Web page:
When you start travelling with cameras, it can be a bit of a nuisance. Fortunately, the D3500 is small enough to fit in most bags, which adds a welcome aspect of convenience to the entire unit. Additionally, it is built tough and will not break as long as you aren’t beating it up too much.
Given its affordable price, it is no surprise that the D3500 has the is the most popular Nikon DSLR camera our list. The D3500 earns an overall score of 4 stars though individual features & price point make it deserving of at least a 4.5. Among the features profiled, picture quality has earned a 4.8-star rating and battery life comes in at 4.7 stars.
The added bonus is the base option already includes the 18-55mm lens.
Original Retail $399.99
5. Best Budget Mid-Range: Nikon D5600 DX-Format Digital SLR (Body Only)
Nikon D5600 Review
Another affordable mid-range option, the Nikon D5600 has a list price of under $600. Despite not being the least expensive on our list, the value at this price level is what sets it apart from other cameras.
Most Nikon cameras come with a screen that tilts out. The D5600 goes a step further with a screen that flips out completely, as well as swivels around allowing you to take pictures from otherwise unattainable angles.
We talk a lot about technology interacting in a positive way with other technology, but this is a little different. When you pair your smart phone with the D5600, photos will be instantly transferred from camera to phone.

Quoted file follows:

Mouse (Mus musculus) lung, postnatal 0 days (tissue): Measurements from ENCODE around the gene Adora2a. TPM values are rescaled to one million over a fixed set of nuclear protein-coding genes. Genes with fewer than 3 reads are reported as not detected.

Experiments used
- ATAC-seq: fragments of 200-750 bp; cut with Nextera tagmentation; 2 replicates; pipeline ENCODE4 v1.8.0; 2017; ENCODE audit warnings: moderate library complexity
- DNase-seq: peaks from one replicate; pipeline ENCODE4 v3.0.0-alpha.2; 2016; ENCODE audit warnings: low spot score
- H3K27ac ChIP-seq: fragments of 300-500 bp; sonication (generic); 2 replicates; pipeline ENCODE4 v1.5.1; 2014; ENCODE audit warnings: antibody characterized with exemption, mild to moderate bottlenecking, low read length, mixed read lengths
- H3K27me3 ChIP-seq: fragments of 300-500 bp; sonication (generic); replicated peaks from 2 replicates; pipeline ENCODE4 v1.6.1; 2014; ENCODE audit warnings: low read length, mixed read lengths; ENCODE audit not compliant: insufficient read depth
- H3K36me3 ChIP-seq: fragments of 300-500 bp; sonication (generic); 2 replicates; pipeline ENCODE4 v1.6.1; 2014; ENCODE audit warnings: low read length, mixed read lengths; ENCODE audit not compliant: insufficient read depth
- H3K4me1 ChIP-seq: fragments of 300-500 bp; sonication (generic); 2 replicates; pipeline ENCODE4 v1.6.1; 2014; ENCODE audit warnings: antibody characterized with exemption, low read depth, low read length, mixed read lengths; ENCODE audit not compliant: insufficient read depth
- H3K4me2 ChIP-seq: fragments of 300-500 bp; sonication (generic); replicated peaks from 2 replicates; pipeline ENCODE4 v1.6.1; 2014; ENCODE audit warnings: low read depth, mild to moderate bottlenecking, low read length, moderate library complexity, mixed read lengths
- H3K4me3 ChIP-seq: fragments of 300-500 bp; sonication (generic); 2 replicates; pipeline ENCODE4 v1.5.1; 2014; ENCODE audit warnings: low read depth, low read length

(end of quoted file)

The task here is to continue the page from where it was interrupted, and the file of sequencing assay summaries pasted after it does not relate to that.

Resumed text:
One of the more unique aspects of the smart phone connection is that you can set your camera up at a designated location and use your phone to take the actual picture. With the remote-control option, you can take photos from a safe distance, or if you have little ones who don’t want to smile when you’re behind the camera, you can “trick” them into getting the perfect shot.
When you think of Nikon cameras, you think of great pictures, superior quality and great reviews. Nikon holds up their end of the bargain with the D5600. We’ve rated it a solid 4 stars overall but the individual features deserve a higher rating. Picture quality earns the top spot with a rating of 4.7 stars, followed closely by both touch screen and auto focus at 4.6 stars.
Original Retail $596.95
Nikon Camera Guide
With a million things to consider, picking the right camera could be a bit overwhelming. To help you along, we’ve put together a few more things to keep in mind before swiping your card.